The Challenges Trump Will Face In Confronting Radical Islam : Parallels President-elect Donald Trump has promised to make war on "radical Islam." It could mean a major — and risky — escalation of the counterterrorism policies favored by his White House predecessors.
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The Challenges Trump Will Face In Confronting Radical Islam

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The Challenges Trump Will Face In Confronting Radical Islam

The Challenges Trump Will Face In Confronting Radical Islam

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RACHEL MARTIN, HOST:

Donald Trump has said that the number-one threat facing the United States is the following.

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DONALD TRUMP: Radical Islamic terrorism.

MARTIN: Most experts say counterterrorism policy shouldn't target the religion of Islam itself, but Trump is promising an especially sweeping approach to the terrorist threat. NPR's Tom Gjelten reports.

TOM GJELTEN, BYLINE: One of Trump's criticisms of President Obama and of Hillary Clinton was that they seemed reluctant to use the words radical Islam. It was not just semantics. Trump said it's important to name the enemy idea and then attack it. Consider the Cold War. The U.S. and its allies waged a kind of propaganda war against the communist idea using radio broadcasts and other tools. Trump has said he'd do the same against Islamic extremism.

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TRUMP: Just as we won the Cold War in part by exposing the evils of communism and the virtues of free markets, so, too, must we take on the ideology of radical Islam.

GJELTEN: But making the argument against communism is one thing. Taking on a religion - even one interpretation of it - is something else. Trump hasn't had much to say since the election about fighting radical Islam, but his national security adviser, retired Lieutenant General Michael Flynn, promotes ideological war on radical Islam in a new book he wrote with Michael Ledeen. In an interview, Ledeen offered this example - George W. Bush should have mentioned Allah back when the U.S. defeated al-Qaida in Iraq.

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MICHAEL LEDEEN: I said Bush should stand up and say, OK, you've been saying all these years that your success demonstrates that Allah supports you, and that is what is responsible for your victories. So what happened here, exactly? Did he change sides? Is he now on our side? Because you've lost.

GJELTEN: The point, Ledeen says, is to challenge Muslim extremists on their religious convictions. But then what?

SHADI HAMID: If we go in and tell Muslims that they are interpreting their religion in the wrong way, the response is obviously going to be, who the heck are you to tell us that?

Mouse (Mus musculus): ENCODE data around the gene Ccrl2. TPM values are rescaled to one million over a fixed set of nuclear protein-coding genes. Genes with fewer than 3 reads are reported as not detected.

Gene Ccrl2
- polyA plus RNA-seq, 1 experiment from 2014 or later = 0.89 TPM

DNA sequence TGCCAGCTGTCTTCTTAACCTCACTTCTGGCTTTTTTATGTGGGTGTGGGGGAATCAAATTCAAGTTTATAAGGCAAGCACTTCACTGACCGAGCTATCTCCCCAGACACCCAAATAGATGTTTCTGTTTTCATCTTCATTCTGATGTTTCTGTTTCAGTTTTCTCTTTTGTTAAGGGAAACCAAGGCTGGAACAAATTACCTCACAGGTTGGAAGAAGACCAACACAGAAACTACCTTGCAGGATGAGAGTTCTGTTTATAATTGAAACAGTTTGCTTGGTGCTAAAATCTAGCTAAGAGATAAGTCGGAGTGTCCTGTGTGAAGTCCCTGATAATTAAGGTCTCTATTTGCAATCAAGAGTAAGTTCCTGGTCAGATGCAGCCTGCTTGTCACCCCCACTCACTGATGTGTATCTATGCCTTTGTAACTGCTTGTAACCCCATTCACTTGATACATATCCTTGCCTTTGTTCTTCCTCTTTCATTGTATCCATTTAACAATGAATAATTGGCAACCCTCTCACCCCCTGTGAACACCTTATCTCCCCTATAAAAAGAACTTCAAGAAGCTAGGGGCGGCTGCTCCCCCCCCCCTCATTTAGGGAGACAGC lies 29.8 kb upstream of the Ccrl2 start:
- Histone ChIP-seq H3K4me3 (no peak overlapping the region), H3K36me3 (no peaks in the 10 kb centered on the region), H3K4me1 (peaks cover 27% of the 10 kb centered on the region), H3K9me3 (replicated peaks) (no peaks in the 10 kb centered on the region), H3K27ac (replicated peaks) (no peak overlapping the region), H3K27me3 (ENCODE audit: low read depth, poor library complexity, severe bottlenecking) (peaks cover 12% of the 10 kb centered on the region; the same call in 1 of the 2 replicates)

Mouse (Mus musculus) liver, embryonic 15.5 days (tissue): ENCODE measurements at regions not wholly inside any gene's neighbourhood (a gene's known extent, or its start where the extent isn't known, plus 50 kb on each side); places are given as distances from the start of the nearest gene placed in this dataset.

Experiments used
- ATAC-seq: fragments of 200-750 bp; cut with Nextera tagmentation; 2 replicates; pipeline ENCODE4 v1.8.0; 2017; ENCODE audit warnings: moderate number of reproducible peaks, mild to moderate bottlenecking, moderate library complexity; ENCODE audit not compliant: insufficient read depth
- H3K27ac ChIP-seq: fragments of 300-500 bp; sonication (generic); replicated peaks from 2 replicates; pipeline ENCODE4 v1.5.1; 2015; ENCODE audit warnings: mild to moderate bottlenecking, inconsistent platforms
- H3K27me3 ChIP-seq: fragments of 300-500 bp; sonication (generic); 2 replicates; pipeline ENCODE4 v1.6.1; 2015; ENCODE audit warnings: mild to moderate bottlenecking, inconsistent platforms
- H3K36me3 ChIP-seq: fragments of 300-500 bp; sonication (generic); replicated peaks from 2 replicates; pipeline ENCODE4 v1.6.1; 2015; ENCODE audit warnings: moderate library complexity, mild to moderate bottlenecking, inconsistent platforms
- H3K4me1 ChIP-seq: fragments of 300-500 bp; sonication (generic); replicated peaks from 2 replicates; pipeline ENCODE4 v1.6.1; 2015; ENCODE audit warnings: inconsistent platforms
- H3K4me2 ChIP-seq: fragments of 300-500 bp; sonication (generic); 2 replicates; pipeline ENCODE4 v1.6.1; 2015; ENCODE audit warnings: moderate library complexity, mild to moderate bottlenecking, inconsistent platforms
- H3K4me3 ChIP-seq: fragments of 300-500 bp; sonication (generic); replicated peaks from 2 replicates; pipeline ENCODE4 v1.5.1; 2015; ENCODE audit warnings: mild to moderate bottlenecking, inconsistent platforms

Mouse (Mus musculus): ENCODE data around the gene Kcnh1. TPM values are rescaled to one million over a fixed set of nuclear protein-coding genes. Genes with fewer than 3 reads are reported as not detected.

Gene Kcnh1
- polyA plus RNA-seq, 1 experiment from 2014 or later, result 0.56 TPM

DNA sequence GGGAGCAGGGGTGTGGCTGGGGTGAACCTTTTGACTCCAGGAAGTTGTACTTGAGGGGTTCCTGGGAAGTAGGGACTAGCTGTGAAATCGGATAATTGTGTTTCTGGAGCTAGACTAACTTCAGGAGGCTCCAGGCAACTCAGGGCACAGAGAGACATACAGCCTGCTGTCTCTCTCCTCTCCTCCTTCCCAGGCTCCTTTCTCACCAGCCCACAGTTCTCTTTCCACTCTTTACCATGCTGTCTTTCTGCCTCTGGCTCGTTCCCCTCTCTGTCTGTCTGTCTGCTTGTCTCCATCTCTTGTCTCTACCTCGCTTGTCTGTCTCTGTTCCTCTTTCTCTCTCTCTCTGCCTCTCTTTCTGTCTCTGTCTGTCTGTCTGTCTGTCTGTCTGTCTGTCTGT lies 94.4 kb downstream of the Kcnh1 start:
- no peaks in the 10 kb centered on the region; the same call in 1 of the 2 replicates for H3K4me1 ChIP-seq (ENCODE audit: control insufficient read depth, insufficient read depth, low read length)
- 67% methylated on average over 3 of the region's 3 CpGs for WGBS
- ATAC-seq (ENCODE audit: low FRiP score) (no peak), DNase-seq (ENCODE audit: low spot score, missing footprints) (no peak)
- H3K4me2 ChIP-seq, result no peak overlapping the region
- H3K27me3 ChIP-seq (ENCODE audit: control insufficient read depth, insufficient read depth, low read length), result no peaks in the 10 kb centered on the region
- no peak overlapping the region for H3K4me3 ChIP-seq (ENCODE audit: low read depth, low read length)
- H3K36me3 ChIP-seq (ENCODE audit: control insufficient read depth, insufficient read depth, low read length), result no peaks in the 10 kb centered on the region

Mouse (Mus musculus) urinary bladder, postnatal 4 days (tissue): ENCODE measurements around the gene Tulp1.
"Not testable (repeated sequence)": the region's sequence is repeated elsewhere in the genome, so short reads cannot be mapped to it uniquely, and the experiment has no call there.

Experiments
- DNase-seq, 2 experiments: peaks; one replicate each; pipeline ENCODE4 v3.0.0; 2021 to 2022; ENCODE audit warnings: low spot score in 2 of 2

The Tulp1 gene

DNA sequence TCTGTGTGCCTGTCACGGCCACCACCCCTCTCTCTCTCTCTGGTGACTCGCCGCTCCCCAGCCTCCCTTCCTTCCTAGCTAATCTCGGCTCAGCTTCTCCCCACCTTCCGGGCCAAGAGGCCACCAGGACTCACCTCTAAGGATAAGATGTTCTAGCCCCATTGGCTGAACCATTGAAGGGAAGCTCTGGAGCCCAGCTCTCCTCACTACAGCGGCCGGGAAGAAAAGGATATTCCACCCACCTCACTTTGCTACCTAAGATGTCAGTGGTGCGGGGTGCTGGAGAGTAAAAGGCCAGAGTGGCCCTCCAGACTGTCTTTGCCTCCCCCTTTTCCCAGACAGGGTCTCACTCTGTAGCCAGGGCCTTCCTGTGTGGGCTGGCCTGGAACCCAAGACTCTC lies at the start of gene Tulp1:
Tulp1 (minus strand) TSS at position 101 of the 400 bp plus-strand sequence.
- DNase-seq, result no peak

GJELTEN: Shadi Hamid's new book is "Islamic Exceptionalism." As a Muslim, he acknowledges that Islam is interpreted in especially political ways, but he wonders what can be gained by Donald Trump challenging Islamist ideology.

HAMID: Trump and the people around him are seen in a lot of the Muslim world now as being anti-Muslim. So already people are very suspicious of what the Trump administration has to offer.

GJELTEN: Trump has called for extreme vetting of Muslim immigrants. He'd also use military force in going after terrorists. His choice to lead the CIA, Congressman Mike Pompeo, said last year that the key line is between Muslims who accept modernity and those who are barbarians. We should never be fearful to walk right up to that line, he said, find those on the other side and crush them.

But Will McCants of the Brookings Institution says the U.S. government already attacks groups that target the U.S. As the director of a project on relations with the Islamic world, he asks whether it makes sense to draw the line with violent groups that don't target the U.S.

WILL MCCANTS: Even a step further, are we worried about anybody who advocates for radical social and political change, regardless of whether they use violence or not? If we draw the circle that widely, we end up provoking a number of people to come after us in a way that they would not otherwise.

GJELTEN: Clearly the United States faces a tough adversary with Muslim terrorists. Countering them has been a challenge to the Obama administration, and so it will surely be for the Trump administration. Tom Gjelten, NPR News, Washington.

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